Go to the Globe and Mail homepage

Jump to main navigationJump to main content

Globe Investor

Inside the Market

Up-to-the-minute insights
on developing market news

Entry archive:

Traders work on the floor of the New York Stock Exchange June 18, 2012. (BRENDAN MCDERMID/REUTERS)
Traders work on the floor of the New York Stock Exchange June 18, 2012. (BRENDAN MCDERMID/REUTERS)

Earnings are ugly, markets are mad Add to ...

Is it too early to freak out about the second quarter earnings season? The stock market doesn’t think so, which is partly why major North American equity indexes have fallen every day this week.

Alcoa Inc. kicked off the earnings season on Monday evening, and although the company’s operating earnings were in line with analysts’ expectations, they made it clear to investors that companies are struggling.

More Related to this Story

Bespoke Investment Group has provided a tally for how things have unfolded so far. And while they acknowledge that these are early days in the season, the emerging picture is ugly: Just one of the 16 companies that have reported so far (as of Wednesday night) has beaten expectations. That would be A. Schulman Inc. Three companies have reported results in line with expectations, and 12 companies have missed expectations.

The market’s reaction has been severe: On average, stocks have fallen 5.45 per cent on the day following the quarterly report.

“Analysts have slashed earnings estimates in recent weeks leading up to this reporting period, but there was still a big question over whether they had slashed estimates enough,” Bespoke said. “At least for the companies that have reported, they clearly did not.”

Maybe they’re busily making adjustments now, though. At Bank of America, strategists on Thursday cut the overall earnings expectations for companies within the S&P 500 this year and next – to $102 (U.S.) a share in 2012, from an earlier estimate of $103.50; and to $109 a share in 2013, from $110.50.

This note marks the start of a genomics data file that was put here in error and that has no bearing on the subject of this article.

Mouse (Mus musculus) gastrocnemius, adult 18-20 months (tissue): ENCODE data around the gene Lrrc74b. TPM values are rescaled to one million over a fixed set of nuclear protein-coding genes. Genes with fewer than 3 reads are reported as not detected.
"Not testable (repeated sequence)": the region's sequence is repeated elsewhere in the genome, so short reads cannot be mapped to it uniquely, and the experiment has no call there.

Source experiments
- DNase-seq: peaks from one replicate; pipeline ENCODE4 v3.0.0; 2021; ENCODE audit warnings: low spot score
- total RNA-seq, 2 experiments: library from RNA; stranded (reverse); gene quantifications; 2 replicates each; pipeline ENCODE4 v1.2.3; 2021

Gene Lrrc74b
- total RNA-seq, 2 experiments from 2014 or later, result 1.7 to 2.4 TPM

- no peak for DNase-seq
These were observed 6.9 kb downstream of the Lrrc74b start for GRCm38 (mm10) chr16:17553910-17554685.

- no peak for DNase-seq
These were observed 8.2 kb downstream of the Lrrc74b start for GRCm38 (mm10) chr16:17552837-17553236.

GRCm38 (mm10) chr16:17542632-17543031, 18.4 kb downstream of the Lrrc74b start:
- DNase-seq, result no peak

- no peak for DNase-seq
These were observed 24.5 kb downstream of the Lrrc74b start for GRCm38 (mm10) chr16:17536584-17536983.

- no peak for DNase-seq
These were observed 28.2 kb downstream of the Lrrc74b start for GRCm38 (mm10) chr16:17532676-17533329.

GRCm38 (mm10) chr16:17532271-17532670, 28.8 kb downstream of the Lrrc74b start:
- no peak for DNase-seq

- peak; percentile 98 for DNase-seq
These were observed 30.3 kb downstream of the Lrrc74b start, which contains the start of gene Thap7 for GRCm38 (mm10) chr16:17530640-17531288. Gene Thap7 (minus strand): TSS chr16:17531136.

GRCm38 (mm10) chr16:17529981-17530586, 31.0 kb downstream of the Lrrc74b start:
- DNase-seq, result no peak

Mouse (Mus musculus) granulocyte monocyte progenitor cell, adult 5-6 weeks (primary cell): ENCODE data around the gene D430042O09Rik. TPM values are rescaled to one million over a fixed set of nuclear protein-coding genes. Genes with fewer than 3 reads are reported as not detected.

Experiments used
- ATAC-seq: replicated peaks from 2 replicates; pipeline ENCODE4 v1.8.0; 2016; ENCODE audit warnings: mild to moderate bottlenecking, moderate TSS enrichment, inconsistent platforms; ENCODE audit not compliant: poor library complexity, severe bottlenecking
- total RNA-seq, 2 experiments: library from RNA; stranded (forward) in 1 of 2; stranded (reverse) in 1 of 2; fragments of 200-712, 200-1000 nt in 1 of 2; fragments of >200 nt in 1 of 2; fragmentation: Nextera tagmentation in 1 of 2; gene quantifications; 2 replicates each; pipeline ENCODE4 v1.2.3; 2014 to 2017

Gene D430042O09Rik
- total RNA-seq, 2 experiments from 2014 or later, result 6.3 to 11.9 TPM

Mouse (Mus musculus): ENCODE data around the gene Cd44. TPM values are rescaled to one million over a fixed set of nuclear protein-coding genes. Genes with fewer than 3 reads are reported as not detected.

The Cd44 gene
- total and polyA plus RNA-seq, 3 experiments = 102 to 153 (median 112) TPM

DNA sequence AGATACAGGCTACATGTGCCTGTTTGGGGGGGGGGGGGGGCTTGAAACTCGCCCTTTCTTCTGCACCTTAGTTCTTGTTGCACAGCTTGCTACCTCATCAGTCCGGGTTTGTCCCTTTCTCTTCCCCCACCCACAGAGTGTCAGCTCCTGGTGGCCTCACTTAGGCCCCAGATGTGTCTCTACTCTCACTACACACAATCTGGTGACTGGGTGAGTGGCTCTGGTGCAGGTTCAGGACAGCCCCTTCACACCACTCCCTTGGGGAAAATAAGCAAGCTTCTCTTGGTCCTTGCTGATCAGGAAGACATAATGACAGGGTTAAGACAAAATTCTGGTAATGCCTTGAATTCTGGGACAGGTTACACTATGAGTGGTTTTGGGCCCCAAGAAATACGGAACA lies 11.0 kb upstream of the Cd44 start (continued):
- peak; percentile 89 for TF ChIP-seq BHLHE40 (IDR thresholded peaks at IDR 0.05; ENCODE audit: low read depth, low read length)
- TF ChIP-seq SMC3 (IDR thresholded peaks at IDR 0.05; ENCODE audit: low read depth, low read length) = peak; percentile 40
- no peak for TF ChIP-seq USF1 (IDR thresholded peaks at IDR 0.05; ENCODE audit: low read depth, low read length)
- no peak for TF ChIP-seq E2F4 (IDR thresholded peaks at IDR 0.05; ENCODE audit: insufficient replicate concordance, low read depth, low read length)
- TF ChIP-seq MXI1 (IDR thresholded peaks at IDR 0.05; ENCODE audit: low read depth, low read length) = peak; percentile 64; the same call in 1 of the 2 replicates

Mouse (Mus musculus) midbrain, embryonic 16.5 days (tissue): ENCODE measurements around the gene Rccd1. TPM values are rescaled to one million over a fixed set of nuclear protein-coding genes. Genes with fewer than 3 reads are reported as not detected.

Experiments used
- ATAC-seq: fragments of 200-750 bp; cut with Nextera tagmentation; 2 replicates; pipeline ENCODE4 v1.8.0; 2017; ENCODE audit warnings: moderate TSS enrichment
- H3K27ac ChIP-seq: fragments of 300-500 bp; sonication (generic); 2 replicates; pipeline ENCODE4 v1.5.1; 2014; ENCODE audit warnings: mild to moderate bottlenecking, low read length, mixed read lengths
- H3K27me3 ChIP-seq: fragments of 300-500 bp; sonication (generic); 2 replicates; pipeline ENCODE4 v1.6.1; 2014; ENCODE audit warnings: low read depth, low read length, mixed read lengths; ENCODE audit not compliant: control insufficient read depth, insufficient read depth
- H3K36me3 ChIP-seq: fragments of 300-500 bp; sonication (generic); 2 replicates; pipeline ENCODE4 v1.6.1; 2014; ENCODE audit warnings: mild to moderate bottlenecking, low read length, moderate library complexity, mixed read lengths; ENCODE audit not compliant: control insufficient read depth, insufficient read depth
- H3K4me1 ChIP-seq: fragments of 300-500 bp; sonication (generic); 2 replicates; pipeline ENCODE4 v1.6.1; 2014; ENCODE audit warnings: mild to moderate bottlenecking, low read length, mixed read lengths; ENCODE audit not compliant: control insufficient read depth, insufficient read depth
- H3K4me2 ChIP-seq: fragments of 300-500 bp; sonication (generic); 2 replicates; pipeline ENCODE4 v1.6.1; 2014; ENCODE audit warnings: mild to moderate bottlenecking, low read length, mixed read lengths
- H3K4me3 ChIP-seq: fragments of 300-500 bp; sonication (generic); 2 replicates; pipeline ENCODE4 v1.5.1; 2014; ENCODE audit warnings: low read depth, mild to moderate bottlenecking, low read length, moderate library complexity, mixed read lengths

Those are thin cuts of 1.4 per cent each year, but the direction – down – is likely more important than the size. As well, the strategists noted that the estimates are considerably below those from from so-called bottom-up analysts, or the estimates analysts give for individual companies. Those estimates, added up, imply earnings expectations of $105 a share this year and $118 a share next year.

As the strategists note: “Although the bottom-up consensus forecasts have continued to drift lower since last summer, they still appear too optimistic in light of the ongoing European crisis, the looming fiscal cliff and the slowdown in China. The recent weakness in earnings revision and guidance trends may be a sign that consensus expectations are in the early stages of being reset lower.”

Indeed, their skepticism doesn’t even focus on the second quarter earnings season – where they believe that analyst estimates are realistic – but rather looks farther out. They argue that it is in the third and fourth quarters that analyst estimates need to come down to reality. For example, analysts expect earnings in the fourth quarter to rise 14 per cent, year-over-year, which is out of whack with expectations from Bank of America economists for the U.S. economy to nudge just 1 per cent higher.

However, if you’re not quite ready to shred all analyst expectations for quarterly earnings this season, StarMine has several ideas of which companies are most likely to beat and miss expectations. Their approach uses a weighted average of analyst estimates, placing greater weight on the most recent estimates from the best analysts.

They believe that Yahoo Inc. (which reports its earnings on July 17), Netflix Inc. (July 24) and US Airways Group Inc. (July 20) are the best positioned to beat expectations.

Chevron Corp. (July 27), KAR Auction Services Inc. (Aug. 9) and Canadian-based Westport Innovations Inc. (Aug. 4) are most likely to miss expectations.

For Globe Unlimited Subscribers

Business videos »

Most popular videos »

Highlights

Most Popular Stories